Fifty million empty flats could exacerbate property crisis

Tens of millions of empty flats in China are likely to become problematic for the troubled housing market, threatening to further undermine prices. “China does not lack homes, with plenty sitting empty, and such high vacancy is risky,” warned the Beike Research Institute (BRI), a Chinese property think tank, in its latest study. “Empty homes represent a large potential supply. When expectations for the housing market turn sour, a large proportion of empty homes will be put on the market and could weigh further on the downward pressure on home prices.” The average vacancy rate across mainland China is 12.1%, according to BRI’s report, released earlier this month. That compares with 11.1% in the U.S. and 9.8% in Australia, and is far higher than in the UK, where only 0.9% of houses are empty.

The rate translates to some 50 million unoccupied flats, if applied to a study last year by Economist Ren Zeping, formerly of the Development Research Center. By adding his estimate made in 2020 to official figures for the number of houses built to completion since then, there are about 400 million homes in mainland China. That number is roughly 16 times the total number of homes – both occupied and empty – in Hong Kong. Capital Economics, a research and consultancy firm based in London, would put the number far higher still. It estimated last year that mainland China had about 30 million unsold properties, while about 100 million more were likely to have been bought but not occupied. Homeowners across China may find it difficult to find buyers to acquire their empty units as the boom era in the housing market is ending.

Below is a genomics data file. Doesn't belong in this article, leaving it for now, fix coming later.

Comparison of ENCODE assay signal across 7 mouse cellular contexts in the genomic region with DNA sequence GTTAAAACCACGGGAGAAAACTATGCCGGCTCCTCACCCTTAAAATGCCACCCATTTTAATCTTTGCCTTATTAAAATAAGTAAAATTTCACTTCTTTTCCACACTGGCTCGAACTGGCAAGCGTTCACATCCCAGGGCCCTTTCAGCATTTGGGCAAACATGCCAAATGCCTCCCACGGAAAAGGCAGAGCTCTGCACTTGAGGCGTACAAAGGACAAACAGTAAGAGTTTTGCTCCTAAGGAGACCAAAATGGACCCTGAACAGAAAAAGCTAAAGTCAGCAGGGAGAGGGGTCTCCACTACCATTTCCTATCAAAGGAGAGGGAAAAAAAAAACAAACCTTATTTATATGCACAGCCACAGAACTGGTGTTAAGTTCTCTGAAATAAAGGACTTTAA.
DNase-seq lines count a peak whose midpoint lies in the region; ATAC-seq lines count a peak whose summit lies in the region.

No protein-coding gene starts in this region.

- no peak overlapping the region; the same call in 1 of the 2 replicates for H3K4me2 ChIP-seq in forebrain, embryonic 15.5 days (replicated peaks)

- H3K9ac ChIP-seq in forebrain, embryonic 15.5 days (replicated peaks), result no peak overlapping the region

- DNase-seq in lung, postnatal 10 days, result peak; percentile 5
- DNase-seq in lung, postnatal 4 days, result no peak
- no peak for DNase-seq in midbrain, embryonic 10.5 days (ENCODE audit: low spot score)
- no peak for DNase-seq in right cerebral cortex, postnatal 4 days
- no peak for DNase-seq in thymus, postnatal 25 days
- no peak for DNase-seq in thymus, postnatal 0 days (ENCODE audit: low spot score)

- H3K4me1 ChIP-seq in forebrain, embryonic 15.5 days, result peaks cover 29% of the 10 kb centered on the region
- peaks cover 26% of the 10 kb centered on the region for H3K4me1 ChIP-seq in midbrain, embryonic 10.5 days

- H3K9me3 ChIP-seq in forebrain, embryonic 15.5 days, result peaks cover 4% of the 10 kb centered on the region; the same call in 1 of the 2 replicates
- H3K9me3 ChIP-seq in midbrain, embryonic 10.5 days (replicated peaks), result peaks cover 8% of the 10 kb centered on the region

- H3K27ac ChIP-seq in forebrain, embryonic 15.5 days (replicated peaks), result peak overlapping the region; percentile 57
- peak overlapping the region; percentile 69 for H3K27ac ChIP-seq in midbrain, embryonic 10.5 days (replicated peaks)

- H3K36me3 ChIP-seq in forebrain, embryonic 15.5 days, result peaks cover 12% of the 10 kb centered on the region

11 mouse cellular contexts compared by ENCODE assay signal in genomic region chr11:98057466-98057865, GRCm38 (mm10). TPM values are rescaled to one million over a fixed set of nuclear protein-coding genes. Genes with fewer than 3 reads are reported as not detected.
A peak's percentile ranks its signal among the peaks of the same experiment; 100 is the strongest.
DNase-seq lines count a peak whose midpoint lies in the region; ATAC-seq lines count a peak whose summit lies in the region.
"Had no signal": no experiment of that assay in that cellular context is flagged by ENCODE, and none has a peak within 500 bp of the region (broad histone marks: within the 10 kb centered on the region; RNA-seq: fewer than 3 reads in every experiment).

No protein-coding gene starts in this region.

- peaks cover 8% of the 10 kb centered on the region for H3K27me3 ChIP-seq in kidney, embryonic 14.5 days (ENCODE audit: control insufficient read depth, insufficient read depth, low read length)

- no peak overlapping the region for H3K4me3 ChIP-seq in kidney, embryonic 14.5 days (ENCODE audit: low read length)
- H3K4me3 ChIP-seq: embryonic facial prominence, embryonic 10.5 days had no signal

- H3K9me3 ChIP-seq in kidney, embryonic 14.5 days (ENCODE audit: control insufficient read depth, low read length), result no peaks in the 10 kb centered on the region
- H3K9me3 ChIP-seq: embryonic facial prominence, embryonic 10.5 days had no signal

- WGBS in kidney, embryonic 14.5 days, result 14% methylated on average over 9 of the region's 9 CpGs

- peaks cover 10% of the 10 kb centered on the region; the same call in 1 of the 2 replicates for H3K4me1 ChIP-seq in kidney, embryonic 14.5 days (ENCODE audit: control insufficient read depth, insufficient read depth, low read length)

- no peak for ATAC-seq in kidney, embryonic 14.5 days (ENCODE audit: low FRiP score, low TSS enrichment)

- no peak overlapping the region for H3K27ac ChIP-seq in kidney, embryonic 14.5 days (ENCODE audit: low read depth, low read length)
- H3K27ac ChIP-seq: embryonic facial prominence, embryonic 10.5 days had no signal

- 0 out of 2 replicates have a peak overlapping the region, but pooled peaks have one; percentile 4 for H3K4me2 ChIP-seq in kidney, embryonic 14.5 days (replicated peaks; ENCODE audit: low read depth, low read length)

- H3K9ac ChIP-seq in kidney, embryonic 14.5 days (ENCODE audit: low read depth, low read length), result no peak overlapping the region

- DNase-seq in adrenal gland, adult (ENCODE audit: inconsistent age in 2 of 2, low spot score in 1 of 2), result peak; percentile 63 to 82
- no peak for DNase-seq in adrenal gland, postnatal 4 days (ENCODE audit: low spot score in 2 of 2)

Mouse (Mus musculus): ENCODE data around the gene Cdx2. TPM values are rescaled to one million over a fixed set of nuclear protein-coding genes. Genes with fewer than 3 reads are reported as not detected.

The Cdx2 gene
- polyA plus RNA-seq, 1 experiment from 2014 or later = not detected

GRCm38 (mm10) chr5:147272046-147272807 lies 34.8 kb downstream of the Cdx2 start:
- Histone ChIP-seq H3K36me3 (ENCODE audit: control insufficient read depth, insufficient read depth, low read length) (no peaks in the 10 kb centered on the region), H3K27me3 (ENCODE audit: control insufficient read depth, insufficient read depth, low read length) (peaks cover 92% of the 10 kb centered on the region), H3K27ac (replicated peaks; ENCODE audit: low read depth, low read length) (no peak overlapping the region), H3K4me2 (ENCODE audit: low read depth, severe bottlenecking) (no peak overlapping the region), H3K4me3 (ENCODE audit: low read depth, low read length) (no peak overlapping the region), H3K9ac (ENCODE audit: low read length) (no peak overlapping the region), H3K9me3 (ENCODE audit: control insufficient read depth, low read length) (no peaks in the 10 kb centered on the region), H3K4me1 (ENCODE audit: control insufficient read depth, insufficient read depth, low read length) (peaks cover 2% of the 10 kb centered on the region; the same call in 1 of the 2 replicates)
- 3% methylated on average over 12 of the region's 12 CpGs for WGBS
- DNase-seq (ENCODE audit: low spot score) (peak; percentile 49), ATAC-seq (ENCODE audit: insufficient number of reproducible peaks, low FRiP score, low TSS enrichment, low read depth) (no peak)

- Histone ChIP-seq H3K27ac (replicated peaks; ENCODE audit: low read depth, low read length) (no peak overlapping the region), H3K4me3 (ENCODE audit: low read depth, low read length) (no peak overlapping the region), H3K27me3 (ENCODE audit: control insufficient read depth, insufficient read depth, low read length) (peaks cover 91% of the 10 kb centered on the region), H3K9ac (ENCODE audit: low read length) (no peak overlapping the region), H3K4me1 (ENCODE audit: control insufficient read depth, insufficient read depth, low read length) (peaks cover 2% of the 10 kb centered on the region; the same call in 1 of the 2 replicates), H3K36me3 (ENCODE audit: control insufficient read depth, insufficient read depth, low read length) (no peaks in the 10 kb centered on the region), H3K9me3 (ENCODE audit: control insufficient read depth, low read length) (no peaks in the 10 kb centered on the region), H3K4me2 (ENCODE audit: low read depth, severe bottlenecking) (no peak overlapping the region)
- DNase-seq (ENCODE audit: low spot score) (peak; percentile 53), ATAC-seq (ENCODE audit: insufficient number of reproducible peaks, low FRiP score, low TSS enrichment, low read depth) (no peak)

“Some vacant houses are left over from the overheated period between 2016 to 2018 when people flocked to buy houses for investment,” said Sunshine Li, a real estate agent in Nanchang, the capital of Jiangxi province. About a fifth of the homes in Nanchang are unoccupied, putting it in first place among the 28 major cities that BRI monitored. The report, and in particular the ranking of cities, triggered fierce debate on social media. Nanchang residents responded angrily on Weibo, China’s equivalent of Twitter, declaring that they definitely do not have the most vacant homes. Whatever the discrepancies between individual cities, the fact that there are millions of homes gathering dust across the country is beyond doubt, the South China Morning Post reports.

S&P Global Ratings expects national property sales to fall by as much as a third from last year to between CNY12 trillion and CNY13 trillion in 2022, while average home prices could end up 7% lower. None of this bodes well for anyone wanting to offload their unused properties.